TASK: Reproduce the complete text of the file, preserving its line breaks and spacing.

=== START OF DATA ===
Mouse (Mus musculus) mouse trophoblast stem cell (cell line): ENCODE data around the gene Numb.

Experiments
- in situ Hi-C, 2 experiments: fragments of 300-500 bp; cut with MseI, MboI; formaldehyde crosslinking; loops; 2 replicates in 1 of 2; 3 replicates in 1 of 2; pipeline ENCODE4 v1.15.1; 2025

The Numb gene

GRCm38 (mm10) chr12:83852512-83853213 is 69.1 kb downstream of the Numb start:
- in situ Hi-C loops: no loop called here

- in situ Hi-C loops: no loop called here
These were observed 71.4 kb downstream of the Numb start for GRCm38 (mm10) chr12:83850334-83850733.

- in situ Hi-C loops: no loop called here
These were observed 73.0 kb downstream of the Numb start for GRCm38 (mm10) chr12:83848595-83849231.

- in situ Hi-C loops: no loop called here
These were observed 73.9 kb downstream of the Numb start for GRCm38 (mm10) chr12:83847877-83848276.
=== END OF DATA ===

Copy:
Mouse (Mus musculus) mouse trophoblast stem cell (cell line): ENCODE data around the gene Numb.

Experiments
- in situ Hi-C, 2 experiments: fragments of 300-500 bp; cut with MseI, MboI; formaldehyde crosslinking; loops; 2 replicates in 1 of 2; 3 replicates in 1 of 2; pipeline ENCODE4 v1.15.1; 2025

The Numb gene

GRCm38 (mm10) chr12:83852512-83853213 is 69.1 kb downstream of the Numb start:
- in situ Hi-C loops: no loop called here

- in situ Hi-C loops: no loop called here
These were observed 71.4 kb downstream of the Numb start for GRCm38 (mm10) chr12:83850334-83850733.

- in situ Hi-C loops: no loop called here
These were observed 73.0 kb downstream of the Numb start for GRCm38 (mm10) chr12:83848595-83849231.

- in situ Hi-C loops: no loop called here
These were observed 73.9 kb downstream of the Numb start for GRCm38 (mm10) chr12:83847877-83848276.